Dom Hemingway begins with an extended monologue about the "exquisite" handsomeness of a certain man's penis: The penis belongs to Dom Hemingway; the soliloquist is Dom Hemingway. The convicted safecracker is receiving oral sex from a fellow prisoner, and, as the description goes on and on, with references to Picasso and whatnot, enjoyment comes not from the scenario but from the delight actor Jude Law takes in reading those lines and playing so far against type. He's a mutton-chopped brute, a trash poet who likes the way words feel in his mouth, who doesn't have a thought that doesn't pass through his lips, who tries out different ways of saying things as if listening for the tumblers to fall into the correct place, who narrates as if David Mamet or the Coen Brothers were crammed in his skull feeding him lines.
So goes the vulgar charm of Dom Hemingway. Hemingway is released from prison — the yegg served time but never ratted out his friends — and takes his freedom like he's been fired out of a cannon. He's looking for a man and won't even take the time to stop for traffic to find him, which he does promptly, beats the hell out of the guy for having stolen his "betroved," and then hits a pub because he fancies a pint. Law/Hemingway is mesmerizing.
Hemingway reunites with an old accomplice, Dickie Black (Richard E. Grant), who gets him drunk and laid. Successfully hungover, which Hemingway describes as "fucking insurgents inside my brain, Cossacks sodomizing my cranium," he rendezvous with Mr. Fontaine (Demián Bichir), the man who hired Hemingway when he took the fall 12 years before. Hemingway is hoping he gets a very generous reward for doing right by Fontaine; Dickie assures Hemingway he will, but the look on Dickie's face suggests Fontaine may kill them both to save the dime or might lowball Hemingway and things could get ugly.
The second act of the film takes place over the weekend in the European countryside among the three reunited thieves. Each character is absurdly lurid in some way: Hemingway has his thing going on; Dickie has a prosthetic hand in a black glove and kind of looks like an aging but cautious hedonist, the way Grant naturally does; and Fontaine was raised in a Russian orphanage, kills people for a living ("one of the most dangerous men in Europe"), and has a fatally beautiful mistress (Mădălina Diana Ghenea). You're not sure if Hemingway will survive the weekend or what/who will kill him if he doesn't.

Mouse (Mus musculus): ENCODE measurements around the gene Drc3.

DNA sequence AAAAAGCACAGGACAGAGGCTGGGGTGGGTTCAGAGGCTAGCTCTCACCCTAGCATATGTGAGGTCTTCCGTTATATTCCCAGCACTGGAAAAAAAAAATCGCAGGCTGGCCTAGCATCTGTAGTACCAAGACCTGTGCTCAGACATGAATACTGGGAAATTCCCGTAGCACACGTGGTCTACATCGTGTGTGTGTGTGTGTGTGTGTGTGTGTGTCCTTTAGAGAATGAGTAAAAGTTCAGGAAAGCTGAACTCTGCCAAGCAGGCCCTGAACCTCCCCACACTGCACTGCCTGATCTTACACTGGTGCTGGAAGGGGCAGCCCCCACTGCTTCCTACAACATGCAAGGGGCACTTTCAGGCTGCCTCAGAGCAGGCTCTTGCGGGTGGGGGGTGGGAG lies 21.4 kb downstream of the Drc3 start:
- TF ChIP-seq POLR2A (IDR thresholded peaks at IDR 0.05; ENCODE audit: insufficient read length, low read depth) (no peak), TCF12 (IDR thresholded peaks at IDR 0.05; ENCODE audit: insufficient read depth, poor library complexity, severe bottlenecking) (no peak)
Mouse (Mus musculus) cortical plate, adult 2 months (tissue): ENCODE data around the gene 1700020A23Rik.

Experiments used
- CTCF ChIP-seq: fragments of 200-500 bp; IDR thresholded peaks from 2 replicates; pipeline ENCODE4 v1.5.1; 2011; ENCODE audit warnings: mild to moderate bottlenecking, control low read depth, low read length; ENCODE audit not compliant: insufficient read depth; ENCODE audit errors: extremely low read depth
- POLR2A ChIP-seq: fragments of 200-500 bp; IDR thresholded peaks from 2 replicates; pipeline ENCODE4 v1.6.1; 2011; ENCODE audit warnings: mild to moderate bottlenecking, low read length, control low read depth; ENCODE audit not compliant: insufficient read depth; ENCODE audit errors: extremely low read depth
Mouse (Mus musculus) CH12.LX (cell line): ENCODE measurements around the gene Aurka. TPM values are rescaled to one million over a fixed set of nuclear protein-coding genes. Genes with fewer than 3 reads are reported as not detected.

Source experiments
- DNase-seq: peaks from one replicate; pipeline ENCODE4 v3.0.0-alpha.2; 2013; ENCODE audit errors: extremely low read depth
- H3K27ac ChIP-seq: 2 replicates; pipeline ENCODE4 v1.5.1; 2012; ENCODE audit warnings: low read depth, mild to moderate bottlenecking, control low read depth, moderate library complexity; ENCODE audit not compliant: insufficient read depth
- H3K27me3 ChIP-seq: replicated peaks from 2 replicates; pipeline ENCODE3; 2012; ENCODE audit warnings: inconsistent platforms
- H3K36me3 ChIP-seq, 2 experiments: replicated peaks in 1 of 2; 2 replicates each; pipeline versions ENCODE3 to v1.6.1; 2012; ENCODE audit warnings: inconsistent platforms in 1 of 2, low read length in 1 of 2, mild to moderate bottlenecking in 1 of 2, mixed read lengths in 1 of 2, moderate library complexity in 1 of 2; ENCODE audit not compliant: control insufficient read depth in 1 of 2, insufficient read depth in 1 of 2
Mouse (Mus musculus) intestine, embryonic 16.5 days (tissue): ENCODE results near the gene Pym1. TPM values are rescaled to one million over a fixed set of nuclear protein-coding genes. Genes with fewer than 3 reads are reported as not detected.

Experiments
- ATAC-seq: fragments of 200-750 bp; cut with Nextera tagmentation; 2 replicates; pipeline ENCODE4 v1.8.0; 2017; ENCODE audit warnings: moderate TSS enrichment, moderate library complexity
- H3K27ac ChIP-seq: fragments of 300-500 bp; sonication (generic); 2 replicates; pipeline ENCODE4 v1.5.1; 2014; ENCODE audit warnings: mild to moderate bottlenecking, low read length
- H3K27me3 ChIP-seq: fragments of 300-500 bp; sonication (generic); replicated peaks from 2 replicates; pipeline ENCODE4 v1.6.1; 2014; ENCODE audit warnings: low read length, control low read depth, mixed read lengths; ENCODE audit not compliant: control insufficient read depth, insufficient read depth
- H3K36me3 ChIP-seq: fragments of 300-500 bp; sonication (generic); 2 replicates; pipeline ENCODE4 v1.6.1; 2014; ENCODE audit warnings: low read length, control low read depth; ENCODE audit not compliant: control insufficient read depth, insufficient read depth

The film is more visually stylish than is necessary, which is always appreciated. Director (and writer) Richard Shepard and cinematographer Giles Nuttgens do interesting things with color gels, and the set design is bold. The script is a little off square, though. A subplot with Dom's daughter (Emilia Clarke) and grandson (Jordan A. Nash) is sympathetic but requires more flesh, and another subplot with a gangster who needs a safe broken into (Jumayn Hunter) goes nowhere fast. Dom Hemingway doesn't quite hold up favorably to recent films it will draw comparisons to, such as Layer Cake and Sexy Beast.
Law's personal satisfaction only takes the audience so far, and the film can't quite sustain the breakneck fun. But it sure as hell tries.
Opens Friday, May 2nd
Studio on the Square